Star Trek: Picard Season 3 Introduces Something Totally New To The Trek Universe

This post contains spoilers for the latest episode of "Star Trek: Picard" season 3.

It has long been an issue with "Star Trek" that life outside of Starfleet has never been solidly defined. Most of the Trek shows and all of the movies take place on ships or space stations, and the bulk of characters wear uniforms and adhere to a military-like chain of command. In the mind of "Star Trek" creator Gene Roddenberry, this type of formalism is key to humanity's utopian future. Everything, he seems to have felt, can be talked out in accordance to mature, rule-based parameters. Everything within Starfleet is designed to enhance humanity's stronger impulses and tamp down on its baser instincts toward greed and colonialism.

But not everyone in the universe of "Star Trek" is a member of the Federation. Indeed, there are many worlds that actively reject Starfleet ideals, hoping to retain their addictions to money, vice, and power. Or perhaps they intend to merely operate independently, unwilling to engage in a cultural exchange. Either way, it seems that Starfleet offers any members a very nice, open-minded, explorative way of life, but by their own design, can never insist that others join. As such, there is going to be a vast contingent of civilian life that never gives any thought to starships, missions of peace, or scientific exploration. 

But that civilian contingent has never been fully explored in "Star Trek." The franchise's scenes outside of Starfleet's purview tend to lilt toward a generic, sci-fi world that could contain just about anything. In the most recent season of "Picard," the showrunners have attempted to ameliorate the world's vagueness by establishing a working culture of organized crime. For the first time, mob bosses loom large in Roddenberry's world, and not all of the crime bosses are what you might think.

Could you imagine, for instance, a Vulcan crime lord?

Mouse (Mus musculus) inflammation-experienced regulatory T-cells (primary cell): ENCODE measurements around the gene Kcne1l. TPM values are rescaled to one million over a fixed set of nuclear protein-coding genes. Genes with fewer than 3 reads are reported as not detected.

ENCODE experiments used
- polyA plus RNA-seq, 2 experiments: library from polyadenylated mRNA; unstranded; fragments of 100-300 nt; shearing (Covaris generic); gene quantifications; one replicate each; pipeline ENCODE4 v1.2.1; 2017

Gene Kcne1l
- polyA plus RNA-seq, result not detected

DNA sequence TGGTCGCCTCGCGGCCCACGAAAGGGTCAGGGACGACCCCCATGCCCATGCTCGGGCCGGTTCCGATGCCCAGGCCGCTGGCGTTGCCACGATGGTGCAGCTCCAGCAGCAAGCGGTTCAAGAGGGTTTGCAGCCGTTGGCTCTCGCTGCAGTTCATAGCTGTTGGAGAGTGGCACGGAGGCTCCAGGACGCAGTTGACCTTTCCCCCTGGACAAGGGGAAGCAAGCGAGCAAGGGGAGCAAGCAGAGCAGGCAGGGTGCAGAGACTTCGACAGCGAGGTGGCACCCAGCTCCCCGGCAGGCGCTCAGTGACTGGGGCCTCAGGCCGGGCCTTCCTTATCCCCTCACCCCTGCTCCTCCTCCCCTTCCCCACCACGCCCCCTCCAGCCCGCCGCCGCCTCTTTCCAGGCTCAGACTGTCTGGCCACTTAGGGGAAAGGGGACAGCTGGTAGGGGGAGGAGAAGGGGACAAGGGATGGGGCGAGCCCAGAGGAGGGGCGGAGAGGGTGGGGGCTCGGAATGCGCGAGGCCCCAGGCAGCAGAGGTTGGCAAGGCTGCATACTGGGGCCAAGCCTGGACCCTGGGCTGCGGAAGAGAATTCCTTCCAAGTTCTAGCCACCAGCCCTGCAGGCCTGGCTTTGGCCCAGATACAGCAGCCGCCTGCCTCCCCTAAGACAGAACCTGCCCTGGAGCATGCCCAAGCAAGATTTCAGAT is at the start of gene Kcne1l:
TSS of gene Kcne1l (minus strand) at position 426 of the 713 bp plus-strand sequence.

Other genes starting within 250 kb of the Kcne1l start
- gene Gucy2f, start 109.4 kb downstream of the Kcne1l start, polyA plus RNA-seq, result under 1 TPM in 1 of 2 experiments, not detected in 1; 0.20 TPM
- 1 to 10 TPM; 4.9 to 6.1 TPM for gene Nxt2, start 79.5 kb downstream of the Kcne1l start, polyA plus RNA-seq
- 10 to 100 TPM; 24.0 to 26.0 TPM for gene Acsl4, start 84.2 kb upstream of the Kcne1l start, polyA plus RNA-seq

Krinn, kingpin of the Vlashi crime syndicate

The B-plot of this season of "Star Trek: Picard" sees Raffi (Michelle Hurd) and Worf (Michael Dorn) investigating the theft of a dangerous portal-based weapon used by the wicked criminal Vadic (Amanda Plummer). Their investigation leads to a web of crime located in a dangerous, undefined city called merely District 6. It is here that one can still find money, drugs, and other things usually unheard of on a starship. Raffi and Worf have already dispatched with the dangerous Ferengi Sneed (Aaron Stanford), but haven't found the information they need. Indeed, the portal weapon they were investigating might very well have been subterfuge, a distraction from the theft of a greater, even more deadly weapon. The two investigators eventually have to look into the dealings of one Krinn, kingpin of the Vlashi crime syndicate, played by actor Kirk Acevedo.

Krinn is a Vulcan, a species that — most Trekkies will be able to tell you — is generally devoted to purging all display of emotions and adhering to the very strict tenets of scientific logic. What, you might ask, is logical about committing crimes? Krinn doesn't get into the details of it, but does mention that an active crime syndicate is a logical endeavor. The notion is interesting enough that "Picard" fans might immediately find themselves longing for a conversation with Krinn about his reasoning. Is a life of crime considered a proper outlet for society's malcontents? Is it the logical outcropping of a capitalist society? Conceptually, it's all very tantalizing.

Crime in the future

Of course there are crimes in the future of "Star Trek," but there wasn't a freelance criminal element on any of the Trek shows until "Star Trek: Deep Space Nine" more closely incorporated the Ferengi, a species devoted to wealth and acquisition. Quark (Armin Shimerman) was constantly flouting the law, running a business in the shadiest fashion he could get away with. Quark, however, was largely depicted as harmless. Not honest, but harmless. Quark wasn't the kind to murder people in order to keep them quiet. 

The criminals in "Picard" are decidedly more dangerous, seeing as they trade weapons and drugs, and are very much willing to decapitate rivals; Sneed produces the head of a compatriot to threaten Raffi. Krinn, however, seems far more intimidating. If he has devoted himself to a life of violent crime as a matter of logic, then it will take a great deal of intellectual calisthenics to convince him otherwise. If murdering a stoolie is merely the appropriate course of action, then that's where his morality lies. There's something chilling about that. 

Crime, however, seems to be easily stopped in the world of "Star Trek." Worf murders Sneed (to rescue Raffi), and his next visit to District 6 reveals that he is already considered the "alpha" of the local criminals. It seems he unwittingly usurped the throne. If all it takes is bold decisiveness and a sharpened bat'leth, then it seems Krinn or any other criminals may easily be quelled. It seems that the world outside of Starfleet may finally be coming into slightly sharper focus.